Ebola has come to New York City and Americans continue to worry about the possibility of an Ebola epidemic in the United States, apparently even going so far as to buy sham Ebola cures online. However, two New York Times articles argue that the possibility of an Ebola epidemic in the US is still highly unlikely.
New York City
New York City is now considering putting a ten-cent fee on each plastic bag used by customers, previously provided free of charge. Although this was initially suggested during Bloomberg s term,
Overview: Questions and Answers on AIDS in New York City By Dr. Elizabeth M. Whelan President, ACSH Question 1 In 1990, the New York City Department of Health estimated that there were 200,000 New Yorkers infected with the AIDS virus. Was that estimate on target? Answer
As most of you know, the New York City Advisory Council on Health Priorities (NYCACHP) is an affiliate of the American Council on Science and Health (ACSH), providing sound scientific information on various public health topics particular to New York City. Since its inception in 1997, NYCACHP has proved to be a voice of reason and authority on several NYC issues. In February of 1997, when NYC Public Advocate Mark Green's Green Party called for a ban on milk taken from cows injected with recombinant Bovine Growth Hormone (rBGH), NYCACHP publicized a response exposing Green's claims as scientifically groundless and alarmist. Later, when the New York City Board of Education decided not to ban rBGH milk, the Council applauded their sensible stance.
New York, NY February 1998. In a new report, New York City Public Advocate Mark Green has called lead poisoning a "dire problem" for the city's children. The New York City Advisory Council on Health Priorities, an affiliate of the American Council on Science and Health (ACSH), has concluded, however, that for the majority of New York's children lead poisoning is a thing of the past. Mr. Green's proposal that the city enact legislation requiring landlords to conduct annual inspections of all apartments housing children under six regardless of the existence of lead paint (and therefore lead exposure) in the dwelling is thus a call for an unnecessary and wasteful piece of legislation that is not grounded in either science or common sense.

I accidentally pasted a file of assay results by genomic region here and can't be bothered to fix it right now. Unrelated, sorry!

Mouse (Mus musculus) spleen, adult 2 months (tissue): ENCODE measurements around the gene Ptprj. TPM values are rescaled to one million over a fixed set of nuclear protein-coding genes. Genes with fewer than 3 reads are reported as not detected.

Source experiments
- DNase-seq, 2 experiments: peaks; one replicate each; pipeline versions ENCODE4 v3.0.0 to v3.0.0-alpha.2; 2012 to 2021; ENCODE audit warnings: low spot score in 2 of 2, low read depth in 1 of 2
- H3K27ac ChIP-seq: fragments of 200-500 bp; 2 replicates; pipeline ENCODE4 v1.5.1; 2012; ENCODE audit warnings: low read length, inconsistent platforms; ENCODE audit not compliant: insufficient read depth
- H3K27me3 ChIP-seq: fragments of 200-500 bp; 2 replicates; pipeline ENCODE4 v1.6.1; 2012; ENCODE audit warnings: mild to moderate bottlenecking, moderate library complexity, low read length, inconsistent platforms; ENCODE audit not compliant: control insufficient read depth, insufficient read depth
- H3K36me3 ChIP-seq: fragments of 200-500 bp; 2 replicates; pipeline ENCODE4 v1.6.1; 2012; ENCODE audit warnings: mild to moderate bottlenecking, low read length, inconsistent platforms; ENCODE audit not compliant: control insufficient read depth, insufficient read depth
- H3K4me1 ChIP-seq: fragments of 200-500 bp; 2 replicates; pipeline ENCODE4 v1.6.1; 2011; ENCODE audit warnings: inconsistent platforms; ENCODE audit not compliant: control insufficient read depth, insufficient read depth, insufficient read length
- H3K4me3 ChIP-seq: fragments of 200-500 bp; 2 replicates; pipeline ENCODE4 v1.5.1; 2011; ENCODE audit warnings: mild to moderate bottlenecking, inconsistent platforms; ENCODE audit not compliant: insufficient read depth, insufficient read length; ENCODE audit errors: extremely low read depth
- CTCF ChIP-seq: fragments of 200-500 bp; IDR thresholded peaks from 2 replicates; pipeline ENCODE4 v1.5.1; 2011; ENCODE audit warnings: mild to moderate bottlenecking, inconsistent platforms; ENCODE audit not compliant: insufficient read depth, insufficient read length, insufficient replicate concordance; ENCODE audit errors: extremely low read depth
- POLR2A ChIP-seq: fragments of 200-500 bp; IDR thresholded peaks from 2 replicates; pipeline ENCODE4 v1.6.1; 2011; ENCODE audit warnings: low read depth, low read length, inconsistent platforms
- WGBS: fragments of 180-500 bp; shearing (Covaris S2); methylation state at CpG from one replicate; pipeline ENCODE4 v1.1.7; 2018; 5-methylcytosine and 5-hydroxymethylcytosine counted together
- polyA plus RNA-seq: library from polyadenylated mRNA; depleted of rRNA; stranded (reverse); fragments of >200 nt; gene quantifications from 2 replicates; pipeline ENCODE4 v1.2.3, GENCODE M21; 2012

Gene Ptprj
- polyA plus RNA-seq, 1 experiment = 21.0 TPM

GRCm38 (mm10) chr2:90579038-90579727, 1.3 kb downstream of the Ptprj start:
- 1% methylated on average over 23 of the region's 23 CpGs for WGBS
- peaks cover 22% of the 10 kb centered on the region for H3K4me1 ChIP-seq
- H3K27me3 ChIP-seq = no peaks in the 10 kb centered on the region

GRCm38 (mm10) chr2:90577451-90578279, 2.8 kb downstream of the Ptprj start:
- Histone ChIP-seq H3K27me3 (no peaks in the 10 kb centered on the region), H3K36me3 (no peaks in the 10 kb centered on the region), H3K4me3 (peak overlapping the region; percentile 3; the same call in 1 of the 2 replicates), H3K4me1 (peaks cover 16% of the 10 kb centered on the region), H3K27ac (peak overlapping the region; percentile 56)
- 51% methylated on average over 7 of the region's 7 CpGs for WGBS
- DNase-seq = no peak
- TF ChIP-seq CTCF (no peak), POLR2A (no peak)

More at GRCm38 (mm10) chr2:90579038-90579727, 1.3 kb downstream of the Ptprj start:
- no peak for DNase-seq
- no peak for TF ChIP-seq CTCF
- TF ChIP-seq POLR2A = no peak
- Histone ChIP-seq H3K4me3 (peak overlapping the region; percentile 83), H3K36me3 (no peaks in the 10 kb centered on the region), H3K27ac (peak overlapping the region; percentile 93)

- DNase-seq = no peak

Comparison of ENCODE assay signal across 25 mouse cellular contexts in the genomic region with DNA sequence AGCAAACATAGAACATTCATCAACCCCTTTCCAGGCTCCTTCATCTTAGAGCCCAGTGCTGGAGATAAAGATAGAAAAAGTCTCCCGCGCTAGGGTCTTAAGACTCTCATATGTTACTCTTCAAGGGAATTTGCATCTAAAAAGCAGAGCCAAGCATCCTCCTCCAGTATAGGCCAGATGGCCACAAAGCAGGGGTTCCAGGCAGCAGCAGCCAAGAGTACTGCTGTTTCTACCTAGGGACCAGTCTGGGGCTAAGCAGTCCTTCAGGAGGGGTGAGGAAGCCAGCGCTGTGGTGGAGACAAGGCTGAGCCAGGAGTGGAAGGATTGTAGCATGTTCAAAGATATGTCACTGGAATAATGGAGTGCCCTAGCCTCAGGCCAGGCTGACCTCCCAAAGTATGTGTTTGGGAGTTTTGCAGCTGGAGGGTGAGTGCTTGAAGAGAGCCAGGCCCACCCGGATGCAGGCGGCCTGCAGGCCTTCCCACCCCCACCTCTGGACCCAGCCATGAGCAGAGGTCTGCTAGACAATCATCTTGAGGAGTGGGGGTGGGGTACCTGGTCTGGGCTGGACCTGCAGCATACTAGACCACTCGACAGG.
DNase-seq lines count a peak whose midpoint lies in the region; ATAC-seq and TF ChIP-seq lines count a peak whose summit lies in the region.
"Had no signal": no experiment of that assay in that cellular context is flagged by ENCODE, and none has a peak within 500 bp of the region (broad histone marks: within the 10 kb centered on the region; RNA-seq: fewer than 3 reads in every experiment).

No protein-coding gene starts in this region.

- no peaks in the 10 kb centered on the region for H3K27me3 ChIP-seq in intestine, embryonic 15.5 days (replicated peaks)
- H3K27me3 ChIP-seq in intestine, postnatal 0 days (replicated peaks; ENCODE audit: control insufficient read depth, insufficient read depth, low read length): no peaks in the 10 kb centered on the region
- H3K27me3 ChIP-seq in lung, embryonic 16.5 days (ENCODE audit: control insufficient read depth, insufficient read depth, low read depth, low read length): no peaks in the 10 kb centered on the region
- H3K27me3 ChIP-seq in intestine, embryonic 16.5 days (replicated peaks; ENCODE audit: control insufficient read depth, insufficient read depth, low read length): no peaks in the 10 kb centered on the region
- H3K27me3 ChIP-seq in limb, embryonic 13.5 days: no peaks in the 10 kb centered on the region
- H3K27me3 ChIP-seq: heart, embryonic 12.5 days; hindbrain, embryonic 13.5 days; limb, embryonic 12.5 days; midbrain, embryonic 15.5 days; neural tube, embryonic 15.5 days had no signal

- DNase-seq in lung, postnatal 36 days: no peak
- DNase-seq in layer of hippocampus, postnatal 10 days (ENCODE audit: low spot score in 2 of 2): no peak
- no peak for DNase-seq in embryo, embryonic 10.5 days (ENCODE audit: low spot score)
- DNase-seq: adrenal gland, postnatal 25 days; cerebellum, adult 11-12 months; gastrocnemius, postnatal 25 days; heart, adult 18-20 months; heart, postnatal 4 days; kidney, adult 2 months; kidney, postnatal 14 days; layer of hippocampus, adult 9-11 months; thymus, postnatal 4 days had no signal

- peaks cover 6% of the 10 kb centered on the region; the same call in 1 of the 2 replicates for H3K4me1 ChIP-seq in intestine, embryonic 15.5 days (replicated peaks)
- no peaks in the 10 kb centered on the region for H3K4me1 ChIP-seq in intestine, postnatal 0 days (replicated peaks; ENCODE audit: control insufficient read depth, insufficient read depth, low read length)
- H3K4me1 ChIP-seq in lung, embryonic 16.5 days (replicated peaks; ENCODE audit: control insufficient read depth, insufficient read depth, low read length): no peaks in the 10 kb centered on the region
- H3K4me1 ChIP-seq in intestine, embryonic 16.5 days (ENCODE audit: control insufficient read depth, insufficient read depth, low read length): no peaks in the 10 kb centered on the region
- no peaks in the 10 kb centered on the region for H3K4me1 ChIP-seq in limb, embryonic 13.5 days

Scientists associated with the New York City Advisory Council on Health Priorities, a new affiliate of the American Council on Science and Health, have objected to recent claims that the perchloroethlyne, or "perc," emissions from cleaning establishments in residential buildings in New York City are a "health hazard." These claims, made by New York City Public Advocate Mark Green, are unfounded and unnecessarily alarming, say the scientists. According to ACSH President Dr. Elizabeth Whelan, "There is no public health justification for needlessly frightening New York residents or for imposing a ban that would inflict economic disaster on dry-cleaning establishments."